St. John's wort, blooming on Midsummer's Eve. In medieval Europe, this plant (Hypericum perforatum) was thought to be magical. Burned in the Midsummer's Eve bonfires, it was supposed to chase away the devil as the year spiraled down into the darkness of winter. With its sunny blossom, it has long been reputed to lift the low-spirited and cheer the melancholy; contemporary research suggest that it's as effective as OTC anti-depressants for mild depression. Look closely at the photo, and you may see a cheerful, non-depressed green spider.
Homestead report. Tomatoes, and lots of them. I made tomato sauce for the freezer last week. But the bunnies got my sweet potatoes. Grrrr... The snakes would like to get The Girls' eggs, but I have a surprise for them. I captured (and released) three bull snakes last week. The biggest was close to six feet. I sprayed him with a streak of white paint: if he comes back, he'll be deported in the next county.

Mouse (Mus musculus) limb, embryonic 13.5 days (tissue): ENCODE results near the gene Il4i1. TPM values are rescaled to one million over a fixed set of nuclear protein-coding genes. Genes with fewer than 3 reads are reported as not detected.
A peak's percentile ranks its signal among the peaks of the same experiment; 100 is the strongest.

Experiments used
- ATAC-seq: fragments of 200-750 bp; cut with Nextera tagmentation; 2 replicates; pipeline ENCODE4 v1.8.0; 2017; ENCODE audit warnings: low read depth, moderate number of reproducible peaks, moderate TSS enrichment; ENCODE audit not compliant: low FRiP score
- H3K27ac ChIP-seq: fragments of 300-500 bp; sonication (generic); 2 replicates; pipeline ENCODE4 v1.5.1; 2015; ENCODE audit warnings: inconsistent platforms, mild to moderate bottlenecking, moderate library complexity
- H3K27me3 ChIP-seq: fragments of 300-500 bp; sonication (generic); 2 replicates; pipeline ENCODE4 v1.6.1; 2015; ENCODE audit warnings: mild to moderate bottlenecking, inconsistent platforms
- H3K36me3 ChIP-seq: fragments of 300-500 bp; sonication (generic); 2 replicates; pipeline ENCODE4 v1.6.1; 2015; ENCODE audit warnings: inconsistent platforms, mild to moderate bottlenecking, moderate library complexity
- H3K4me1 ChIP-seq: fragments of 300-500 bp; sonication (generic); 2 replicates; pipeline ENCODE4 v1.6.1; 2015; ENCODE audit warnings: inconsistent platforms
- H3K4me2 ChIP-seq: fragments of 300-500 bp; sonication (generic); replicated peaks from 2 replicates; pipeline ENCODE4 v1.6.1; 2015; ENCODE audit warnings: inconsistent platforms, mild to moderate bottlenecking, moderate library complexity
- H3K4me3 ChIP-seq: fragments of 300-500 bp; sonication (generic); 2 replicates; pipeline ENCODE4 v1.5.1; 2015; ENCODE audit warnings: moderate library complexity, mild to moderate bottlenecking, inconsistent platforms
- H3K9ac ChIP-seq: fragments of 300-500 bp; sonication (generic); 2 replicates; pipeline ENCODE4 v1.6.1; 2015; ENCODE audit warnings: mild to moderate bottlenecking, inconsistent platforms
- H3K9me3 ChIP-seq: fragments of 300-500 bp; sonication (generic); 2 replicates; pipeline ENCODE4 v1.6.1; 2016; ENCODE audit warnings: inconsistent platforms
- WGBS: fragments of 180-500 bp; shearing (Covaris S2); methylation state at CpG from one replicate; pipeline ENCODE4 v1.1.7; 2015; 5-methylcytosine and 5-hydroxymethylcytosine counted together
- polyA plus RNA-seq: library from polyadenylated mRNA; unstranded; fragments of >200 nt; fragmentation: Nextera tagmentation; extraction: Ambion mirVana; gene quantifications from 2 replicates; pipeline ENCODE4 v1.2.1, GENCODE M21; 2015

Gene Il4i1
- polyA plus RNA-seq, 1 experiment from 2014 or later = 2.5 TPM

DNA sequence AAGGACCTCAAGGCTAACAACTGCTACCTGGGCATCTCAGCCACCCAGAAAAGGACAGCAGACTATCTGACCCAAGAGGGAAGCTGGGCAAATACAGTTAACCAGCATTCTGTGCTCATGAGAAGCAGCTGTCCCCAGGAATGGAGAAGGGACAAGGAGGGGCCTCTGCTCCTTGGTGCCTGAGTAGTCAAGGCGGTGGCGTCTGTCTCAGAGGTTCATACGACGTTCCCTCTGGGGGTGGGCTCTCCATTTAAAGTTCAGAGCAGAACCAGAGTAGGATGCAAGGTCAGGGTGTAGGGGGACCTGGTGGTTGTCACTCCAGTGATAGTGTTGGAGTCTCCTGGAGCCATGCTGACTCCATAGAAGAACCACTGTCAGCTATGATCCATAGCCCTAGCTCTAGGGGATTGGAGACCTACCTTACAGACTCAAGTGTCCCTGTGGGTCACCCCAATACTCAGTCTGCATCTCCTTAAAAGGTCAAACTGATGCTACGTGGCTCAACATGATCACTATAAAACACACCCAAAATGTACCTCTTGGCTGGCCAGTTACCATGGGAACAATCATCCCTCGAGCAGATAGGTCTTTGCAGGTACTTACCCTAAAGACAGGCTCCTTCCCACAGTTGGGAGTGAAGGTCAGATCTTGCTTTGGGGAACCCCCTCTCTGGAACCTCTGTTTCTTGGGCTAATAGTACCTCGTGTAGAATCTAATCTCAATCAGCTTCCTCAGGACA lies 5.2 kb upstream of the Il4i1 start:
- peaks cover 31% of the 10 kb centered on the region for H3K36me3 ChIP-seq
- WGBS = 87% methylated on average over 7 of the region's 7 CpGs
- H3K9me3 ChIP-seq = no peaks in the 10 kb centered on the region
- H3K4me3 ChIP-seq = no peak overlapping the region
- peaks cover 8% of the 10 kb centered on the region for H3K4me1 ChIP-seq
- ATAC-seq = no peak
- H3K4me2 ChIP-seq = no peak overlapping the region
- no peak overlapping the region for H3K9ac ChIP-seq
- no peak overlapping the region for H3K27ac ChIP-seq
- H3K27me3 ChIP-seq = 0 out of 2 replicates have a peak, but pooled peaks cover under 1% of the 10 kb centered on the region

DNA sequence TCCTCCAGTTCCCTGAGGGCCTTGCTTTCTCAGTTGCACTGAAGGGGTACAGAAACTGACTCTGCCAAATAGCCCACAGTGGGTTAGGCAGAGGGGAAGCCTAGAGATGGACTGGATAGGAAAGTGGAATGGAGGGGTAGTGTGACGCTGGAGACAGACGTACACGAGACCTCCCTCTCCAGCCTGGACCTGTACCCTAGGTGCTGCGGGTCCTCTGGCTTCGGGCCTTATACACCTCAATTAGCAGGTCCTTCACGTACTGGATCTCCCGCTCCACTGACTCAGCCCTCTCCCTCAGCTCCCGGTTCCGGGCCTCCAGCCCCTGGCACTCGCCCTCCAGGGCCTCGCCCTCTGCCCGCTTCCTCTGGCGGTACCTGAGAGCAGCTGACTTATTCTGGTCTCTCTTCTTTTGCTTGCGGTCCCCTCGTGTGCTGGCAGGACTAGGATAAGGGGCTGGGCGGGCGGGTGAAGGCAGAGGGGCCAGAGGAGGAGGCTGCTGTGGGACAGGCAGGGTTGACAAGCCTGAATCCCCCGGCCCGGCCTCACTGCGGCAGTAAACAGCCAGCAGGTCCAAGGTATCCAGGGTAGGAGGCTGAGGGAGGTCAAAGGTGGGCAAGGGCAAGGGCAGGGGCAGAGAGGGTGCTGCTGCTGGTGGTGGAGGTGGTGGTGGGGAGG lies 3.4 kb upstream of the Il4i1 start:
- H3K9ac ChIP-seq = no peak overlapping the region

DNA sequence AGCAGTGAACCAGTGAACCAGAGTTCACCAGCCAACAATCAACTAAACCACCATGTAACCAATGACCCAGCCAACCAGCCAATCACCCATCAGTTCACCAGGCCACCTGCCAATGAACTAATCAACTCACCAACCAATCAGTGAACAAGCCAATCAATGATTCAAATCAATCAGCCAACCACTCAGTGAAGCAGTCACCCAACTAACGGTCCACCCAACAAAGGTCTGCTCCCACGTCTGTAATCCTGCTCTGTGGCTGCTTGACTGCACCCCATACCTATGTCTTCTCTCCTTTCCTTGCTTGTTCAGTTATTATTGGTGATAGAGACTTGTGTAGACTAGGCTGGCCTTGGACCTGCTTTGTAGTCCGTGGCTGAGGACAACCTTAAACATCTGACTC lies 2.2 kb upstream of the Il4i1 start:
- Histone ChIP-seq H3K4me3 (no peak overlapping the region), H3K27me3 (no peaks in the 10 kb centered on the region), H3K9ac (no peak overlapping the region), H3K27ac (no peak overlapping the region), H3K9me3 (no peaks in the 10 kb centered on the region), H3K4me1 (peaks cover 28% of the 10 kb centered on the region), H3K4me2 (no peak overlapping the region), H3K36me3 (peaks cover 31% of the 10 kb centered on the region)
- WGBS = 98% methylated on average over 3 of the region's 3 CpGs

Book report. Doing revisions on The General's Women, working through the full draft for the second time. Once more ought to do it--aiming to be finished by the end of July. I've started research on another historical, but I'll probably write the next China Bayles mystery (Queen Anne's Lace) first.
Reading note. Writers write. They write anyway. You don't quit because nobody buys the books. You just do it anyway because it's your nature. You have stories to tell.--Philip R. Craig